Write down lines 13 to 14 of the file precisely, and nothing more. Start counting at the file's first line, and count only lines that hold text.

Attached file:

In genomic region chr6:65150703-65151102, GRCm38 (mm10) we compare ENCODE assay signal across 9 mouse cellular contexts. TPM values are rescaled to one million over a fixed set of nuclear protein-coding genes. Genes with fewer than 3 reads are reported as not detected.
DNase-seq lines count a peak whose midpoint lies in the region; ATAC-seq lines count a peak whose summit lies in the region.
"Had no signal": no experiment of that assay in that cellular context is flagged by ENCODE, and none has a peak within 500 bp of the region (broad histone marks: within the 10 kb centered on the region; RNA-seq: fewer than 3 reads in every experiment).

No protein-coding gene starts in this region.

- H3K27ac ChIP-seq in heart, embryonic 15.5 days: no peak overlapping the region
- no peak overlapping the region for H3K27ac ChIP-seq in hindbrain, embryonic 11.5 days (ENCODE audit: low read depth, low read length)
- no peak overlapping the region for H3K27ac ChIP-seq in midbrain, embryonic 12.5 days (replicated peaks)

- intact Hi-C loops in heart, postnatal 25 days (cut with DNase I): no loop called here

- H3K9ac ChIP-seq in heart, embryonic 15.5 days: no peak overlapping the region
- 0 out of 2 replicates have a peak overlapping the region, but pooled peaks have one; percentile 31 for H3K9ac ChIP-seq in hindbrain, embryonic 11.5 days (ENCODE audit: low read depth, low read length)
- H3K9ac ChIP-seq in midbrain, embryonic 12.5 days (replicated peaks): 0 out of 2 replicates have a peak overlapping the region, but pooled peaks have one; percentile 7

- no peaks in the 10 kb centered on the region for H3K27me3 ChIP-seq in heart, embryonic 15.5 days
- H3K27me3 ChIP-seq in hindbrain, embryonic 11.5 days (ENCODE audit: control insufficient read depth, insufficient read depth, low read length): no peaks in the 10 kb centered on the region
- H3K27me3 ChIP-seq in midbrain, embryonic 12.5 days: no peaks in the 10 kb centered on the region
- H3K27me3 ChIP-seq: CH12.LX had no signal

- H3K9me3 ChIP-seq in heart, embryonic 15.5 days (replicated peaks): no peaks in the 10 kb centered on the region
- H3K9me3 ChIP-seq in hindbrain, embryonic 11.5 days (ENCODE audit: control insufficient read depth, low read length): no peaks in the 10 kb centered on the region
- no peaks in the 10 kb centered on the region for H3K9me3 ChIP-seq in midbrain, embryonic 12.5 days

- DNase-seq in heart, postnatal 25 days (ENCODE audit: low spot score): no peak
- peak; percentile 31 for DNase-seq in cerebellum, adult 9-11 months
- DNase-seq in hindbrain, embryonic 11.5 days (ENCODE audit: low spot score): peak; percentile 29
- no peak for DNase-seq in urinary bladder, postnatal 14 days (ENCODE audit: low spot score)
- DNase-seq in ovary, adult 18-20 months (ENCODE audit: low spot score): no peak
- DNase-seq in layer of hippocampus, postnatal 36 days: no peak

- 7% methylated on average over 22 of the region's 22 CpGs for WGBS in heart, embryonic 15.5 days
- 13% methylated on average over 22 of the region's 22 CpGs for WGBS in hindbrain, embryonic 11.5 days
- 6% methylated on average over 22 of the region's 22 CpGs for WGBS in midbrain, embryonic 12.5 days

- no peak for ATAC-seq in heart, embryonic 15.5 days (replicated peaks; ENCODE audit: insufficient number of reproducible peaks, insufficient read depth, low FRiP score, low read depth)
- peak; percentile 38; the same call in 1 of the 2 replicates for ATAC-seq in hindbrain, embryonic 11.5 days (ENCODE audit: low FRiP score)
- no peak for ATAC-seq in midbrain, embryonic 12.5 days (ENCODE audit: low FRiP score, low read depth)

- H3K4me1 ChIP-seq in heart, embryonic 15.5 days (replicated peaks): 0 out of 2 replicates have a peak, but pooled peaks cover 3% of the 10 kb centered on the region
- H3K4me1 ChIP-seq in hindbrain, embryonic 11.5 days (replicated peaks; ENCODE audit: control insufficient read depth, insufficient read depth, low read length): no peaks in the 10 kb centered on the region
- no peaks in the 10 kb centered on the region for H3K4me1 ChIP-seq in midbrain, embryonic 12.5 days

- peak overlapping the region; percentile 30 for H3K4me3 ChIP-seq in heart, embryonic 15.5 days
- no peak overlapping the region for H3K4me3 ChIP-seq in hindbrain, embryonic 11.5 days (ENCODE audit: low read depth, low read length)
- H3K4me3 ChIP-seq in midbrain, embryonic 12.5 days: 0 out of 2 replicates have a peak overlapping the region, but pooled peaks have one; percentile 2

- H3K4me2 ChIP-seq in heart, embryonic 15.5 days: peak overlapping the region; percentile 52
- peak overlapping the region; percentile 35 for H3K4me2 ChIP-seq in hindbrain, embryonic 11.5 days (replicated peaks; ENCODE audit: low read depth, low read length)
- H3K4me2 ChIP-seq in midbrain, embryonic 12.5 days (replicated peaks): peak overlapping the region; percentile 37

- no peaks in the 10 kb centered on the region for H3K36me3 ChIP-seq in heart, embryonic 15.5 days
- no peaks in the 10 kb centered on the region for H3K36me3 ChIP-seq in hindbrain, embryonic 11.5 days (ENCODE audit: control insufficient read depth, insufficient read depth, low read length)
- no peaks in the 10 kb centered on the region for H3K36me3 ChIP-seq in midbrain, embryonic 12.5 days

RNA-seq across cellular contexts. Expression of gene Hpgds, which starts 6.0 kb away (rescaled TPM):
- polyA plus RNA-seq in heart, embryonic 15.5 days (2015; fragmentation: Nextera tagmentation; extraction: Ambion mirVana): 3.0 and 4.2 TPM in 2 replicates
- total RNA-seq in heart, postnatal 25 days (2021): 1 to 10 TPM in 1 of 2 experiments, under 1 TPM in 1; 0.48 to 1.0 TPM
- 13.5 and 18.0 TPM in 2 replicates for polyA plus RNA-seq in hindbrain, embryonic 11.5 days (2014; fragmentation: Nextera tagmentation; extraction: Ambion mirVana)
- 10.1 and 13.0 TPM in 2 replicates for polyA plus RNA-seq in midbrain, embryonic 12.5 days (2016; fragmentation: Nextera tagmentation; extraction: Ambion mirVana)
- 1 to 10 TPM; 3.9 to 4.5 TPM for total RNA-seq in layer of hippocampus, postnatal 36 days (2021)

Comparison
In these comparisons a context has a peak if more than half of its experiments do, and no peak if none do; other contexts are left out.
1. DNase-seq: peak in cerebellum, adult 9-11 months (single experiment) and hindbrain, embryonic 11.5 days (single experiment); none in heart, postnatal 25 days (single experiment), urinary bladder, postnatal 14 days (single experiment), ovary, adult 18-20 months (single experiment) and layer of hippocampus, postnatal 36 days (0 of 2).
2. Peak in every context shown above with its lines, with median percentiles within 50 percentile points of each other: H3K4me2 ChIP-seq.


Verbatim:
- H3K27me3 ChIP-seq in hindbrain, embryonic 11.5 days (ENCODE audit: control insufficient read depth, insufficient read depth, low read length): no peaks in the 10 kb centered on the region
- H3K27me3 ChIP-seq in midbrain, embryonic 12.5 days: no peaks in the 10 kb centered on the region